Craig Wright Who Claimed to be Satoshi Nakamoto has Been Sued for 10 Billion

  • Patrick Thompson
    ⭐ Features

    Craig Wright – the man who claimed to be Satoshi Nakamoto back in 2015 and even provided evidence for the claim – has been sued for over $10 billion.

Craig Wright Who Claimed to be Satoshi Nakamoto has Been Sued for 10 Billion
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Dr. Craig Wright – the man who claimed to be Satoshi Nakamoto – has found himself in the crosshairs of a lawsuit worth over $10 bln. Ira Kleiman has filed a lawsuit on behalf of his late brother Dave Kleiman against Wright. A 2015 report from Gizmodo stated that the documents Gizmodo had gathered on Dave Kleiman included a draft of a contract created in 2011 in which Wright entrusts 1.1 mln Bitcoin to Kleiman, however, the contract stated that the money was to be returned to Wright sometime in the future.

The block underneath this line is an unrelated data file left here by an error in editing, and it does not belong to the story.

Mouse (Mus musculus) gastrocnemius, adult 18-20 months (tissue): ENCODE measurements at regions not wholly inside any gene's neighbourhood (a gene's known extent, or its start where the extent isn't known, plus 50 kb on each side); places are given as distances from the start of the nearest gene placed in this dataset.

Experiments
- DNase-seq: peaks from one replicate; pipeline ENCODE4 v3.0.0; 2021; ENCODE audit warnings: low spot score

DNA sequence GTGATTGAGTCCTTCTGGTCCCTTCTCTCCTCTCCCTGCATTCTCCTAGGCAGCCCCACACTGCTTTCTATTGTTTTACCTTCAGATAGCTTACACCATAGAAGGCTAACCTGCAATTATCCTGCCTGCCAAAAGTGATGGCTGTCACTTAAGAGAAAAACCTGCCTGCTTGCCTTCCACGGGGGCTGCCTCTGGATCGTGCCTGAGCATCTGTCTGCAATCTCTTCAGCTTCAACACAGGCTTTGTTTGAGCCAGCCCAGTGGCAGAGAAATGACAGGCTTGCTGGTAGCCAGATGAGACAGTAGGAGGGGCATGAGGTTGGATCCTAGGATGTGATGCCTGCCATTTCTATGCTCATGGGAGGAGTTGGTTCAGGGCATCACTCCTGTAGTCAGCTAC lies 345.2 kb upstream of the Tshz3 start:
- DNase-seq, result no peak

However, Ira Kleiman is arguing that the terms of the contract have been manipulated. Kleiman argues that Wright forged Dave Kleiman’s signature and backdated the contracts between Kleiman and Wright so that Wright could deceptively obtain access to the 1.1 million Bitcoin that are now worth $11,440,000,000. In addition to the complaint filed for forging the contracts, Kleiman claims that Wright also infringed upon Dave Kleiman’s intellectual property associated with Bitcoin.

It is no secret that both Craig Wright and Dave Kleiman were early developers on the Bitcoin Project, however, it is not clear whose intellectual property is placed where in regards to the Bitcoin project. Gizmodo reports obtaining an email from Craig Wright to Dave Kleiman in which Wright requests Kleiman’s assistance editing a paper for a new currency wright was creating,

I need your help editing a paper I am going to release later this year. I have been working on a new form of electronic money. Bit cash, Bitcoin... You are always there for me Dave. I want you to be a part of it all.